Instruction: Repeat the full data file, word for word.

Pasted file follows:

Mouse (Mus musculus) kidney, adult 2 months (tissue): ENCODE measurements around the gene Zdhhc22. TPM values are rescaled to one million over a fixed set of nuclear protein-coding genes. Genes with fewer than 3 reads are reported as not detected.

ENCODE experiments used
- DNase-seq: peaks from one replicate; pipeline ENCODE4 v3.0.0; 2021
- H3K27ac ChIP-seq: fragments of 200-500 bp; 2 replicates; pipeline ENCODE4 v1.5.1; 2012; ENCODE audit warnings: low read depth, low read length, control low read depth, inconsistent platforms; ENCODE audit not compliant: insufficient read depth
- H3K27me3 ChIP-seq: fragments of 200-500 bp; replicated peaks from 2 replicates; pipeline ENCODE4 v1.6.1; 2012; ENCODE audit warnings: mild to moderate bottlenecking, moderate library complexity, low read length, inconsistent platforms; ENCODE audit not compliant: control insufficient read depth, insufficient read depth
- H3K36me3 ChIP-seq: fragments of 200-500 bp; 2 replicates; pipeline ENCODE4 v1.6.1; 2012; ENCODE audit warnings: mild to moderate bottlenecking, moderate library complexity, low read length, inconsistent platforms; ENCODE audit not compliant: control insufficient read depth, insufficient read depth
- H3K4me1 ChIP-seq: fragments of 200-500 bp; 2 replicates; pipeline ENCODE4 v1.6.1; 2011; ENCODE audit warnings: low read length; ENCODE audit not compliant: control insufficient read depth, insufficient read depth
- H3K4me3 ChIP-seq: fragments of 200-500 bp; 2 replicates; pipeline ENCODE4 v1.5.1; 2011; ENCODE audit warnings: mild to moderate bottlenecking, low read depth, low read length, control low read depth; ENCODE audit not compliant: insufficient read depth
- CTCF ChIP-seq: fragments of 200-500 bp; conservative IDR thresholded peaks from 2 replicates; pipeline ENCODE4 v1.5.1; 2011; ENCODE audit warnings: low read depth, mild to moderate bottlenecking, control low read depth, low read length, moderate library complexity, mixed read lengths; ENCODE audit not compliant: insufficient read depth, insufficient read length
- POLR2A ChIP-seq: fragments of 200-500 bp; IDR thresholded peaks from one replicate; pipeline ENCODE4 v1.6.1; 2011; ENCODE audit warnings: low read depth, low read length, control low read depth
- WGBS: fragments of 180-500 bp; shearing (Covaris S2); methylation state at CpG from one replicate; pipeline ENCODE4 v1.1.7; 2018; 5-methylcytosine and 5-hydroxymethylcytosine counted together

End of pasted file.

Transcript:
Mouse (Mus musculus) kidney, adult 2 months (tissue): ENCODE measurements around the gene Zdhhc22. TPM values are rescaled to one million over a fixed set of nuclear protein-coding genes. Genes with fewer than 3 reads are reported as not detected.

ENCODE experiments used
- DNase-seq: peaks from one replicate; pipeline ENCODE4 v3.0.0; 2021
- H3K27ac ChIP-seq: fragments of 200-500 bp; 2 replicates; pipeline ENCODE4 v1.5.1; 2012; ENCODE audit warnings: low read depth, low read length, control low read depth, inconsistent platforms; ENCODE audit not compliant: insufficient read depth
- H3K27me3 ChIP-seq: fragments of 200-500 bp; replicated peaks from 2 replicates; pipeline ENCODE4 v1.6.1; 2012; ENCODE audit warnings: mild to moderate bottlenecking, moderate library complexity, low read length, inconsistent platforms; ENCODE audit not compliant: control insufficient read depth, insufficient read depth
- H3K36me3 ChIP-seq: fragments of 200-500 bp; 2 replicates; pipeline ENCODE4 v1.6.1; 2012; ENCODE audit warnings: mild to moderate bottlenecking, moderate library complexity, low read length, inconsistent platforms; ENCODE audit not compliant: control insufficient read depth, insufficient read depth
- H3K4me1 ChIP-seq: fragments of 200-500 bp; 2 replicates; pipeline ENCODE4 v1.6.1; 2011; ENCODE audit warnings: low read length; ENCODE audit not compliant: control insufficient read depth, insufficient read depth
- H3K4me3 ChIP-seq: fragments of 200-500 bp; 2 replicates; pipeline ENCODE4 v1.5.1; 2011; ENCODE audit warnings: mild to moderate bottlenecking, low read depth, low read length, control low read depth; ENCODE audit not compliant: insufficient read depth
- CTCF ChIP-seq: fragments of 200-500 bp; conservative IDR thresholded peaks from 2 replicates; pipeline ENCODE4 v1.5.1; 2011; ENCODE audit warnings: low read depth, mild to moderate bottlenecking, control low read depth, low read length, moderate library complexity, mixed read lengths; ENCODE audit not compliant: insufficient read depth, insufficient read length
- POLR2A ChIP-seq: fragments of 200-500 bp; IDR thresholded peaks from one replicate; pipeline ENCODE4 v1.6.1; 2011; ENCODE audit warnings: low read depth, low read length, control low read depth
- WGBS: fragments of 180-500 bp; shearing (Covaris S2); methylation state at CpG from one replicate; pipeline ENCODE4 v1.1.7; 2018; 5-methylcytosine and 5-hydroxymethylcytosine counted together